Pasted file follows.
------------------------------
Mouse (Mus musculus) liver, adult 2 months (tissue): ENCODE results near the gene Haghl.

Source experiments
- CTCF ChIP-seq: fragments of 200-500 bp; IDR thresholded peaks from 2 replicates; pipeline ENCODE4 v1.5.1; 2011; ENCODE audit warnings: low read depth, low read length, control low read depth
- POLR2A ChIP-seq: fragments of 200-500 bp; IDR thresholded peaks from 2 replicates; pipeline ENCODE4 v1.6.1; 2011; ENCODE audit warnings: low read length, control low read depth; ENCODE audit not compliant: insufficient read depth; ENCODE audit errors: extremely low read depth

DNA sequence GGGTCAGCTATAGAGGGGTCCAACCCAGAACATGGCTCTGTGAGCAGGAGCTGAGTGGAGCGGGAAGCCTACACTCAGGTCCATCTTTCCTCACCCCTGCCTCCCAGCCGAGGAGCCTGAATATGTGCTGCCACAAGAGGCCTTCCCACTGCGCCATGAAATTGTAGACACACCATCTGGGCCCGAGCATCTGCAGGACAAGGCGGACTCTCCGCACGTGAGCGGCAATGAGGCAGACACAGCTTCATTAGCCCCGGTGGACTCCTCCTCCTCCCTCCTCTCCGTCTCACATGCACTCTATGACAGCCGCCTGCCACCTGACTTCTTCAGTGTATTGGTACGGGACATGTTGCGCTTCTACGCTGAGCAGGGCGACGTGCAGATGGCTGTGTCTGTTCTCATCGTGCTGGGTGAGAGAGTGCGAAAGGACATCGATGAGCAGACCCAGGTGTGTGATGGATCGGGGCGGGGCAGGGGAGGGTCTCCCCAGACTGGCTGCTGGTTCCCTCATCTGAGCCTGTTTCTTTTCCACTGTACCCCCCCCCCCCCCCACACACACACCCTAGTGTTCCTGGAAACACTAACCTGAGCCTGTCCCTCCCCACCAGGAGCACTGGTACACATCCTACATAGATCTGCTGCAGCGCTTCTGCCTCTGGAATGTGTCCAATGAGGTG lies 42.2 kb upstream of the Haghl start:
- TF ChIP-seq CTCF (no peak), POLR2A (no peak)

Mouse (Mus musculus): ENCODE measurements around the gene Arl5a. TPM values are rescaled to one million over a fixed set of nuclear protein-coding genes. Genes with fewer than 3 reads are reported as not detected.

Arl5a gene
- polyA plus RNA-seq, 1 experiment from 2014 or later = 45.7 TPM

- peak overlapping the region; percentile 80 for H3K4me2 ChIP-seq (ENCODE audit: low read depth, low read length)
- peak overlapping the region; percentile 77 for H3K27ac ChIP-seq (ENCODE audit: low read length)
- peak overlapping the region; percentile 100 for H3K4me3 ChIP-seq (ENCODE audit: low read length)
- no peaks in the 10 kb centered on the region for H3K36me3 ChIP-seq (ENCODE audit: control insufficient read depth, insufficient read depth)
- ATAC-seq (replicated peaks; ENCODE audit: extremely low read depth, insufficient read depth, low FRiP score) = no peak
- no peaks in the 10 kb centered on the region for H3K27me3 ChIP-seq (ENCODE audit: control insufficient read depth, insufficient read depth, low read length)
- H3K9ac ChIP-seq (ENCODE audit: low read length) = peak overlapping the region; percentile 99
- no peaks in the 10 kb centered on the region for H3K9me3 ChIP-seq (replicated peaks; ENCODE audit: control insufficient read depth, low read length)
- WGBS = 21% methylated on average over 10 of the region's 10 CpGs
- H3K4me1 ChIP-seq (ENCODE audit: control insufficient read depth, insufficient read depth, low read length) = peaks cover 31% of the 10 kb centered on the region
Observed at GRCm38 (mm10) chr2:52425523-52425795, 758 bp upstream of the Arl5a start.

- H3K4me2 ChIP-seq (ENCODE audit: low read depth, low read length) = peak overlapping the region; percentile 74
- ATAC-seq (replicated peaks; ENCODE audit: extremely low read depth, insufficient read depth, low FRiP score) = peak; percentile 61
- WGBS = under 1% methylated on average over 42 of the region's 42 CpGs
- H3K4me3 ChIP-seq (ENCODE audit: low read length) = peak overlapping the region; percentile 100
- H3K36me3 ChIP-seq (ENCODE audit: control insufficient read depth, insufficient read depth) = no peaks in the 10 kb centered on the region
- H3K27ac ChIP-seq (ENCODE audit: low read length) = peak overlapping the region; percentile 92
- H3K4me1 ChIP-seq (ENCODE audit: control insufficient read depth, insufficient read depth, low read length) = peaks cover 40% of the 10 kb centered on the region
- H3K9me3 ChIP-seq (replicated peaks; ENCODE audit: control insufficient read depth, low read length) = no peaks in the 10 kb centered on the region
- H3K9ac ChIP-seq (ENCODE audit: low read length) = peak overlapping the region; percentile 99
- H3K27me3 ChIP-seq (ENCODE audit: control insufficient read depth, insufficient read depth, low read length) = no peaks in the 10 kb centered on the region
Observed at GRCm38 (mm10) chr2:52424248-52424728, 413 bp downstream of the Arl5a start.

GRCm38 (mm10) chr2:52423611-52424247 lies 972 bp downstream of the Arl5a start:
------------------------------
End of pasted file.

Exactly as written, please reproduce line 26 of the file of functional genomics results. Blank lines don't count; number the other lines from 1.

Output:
- H3K27ac ChIP-seq (ENCODE audit: low read length) = peak overlapping the region; percentile 92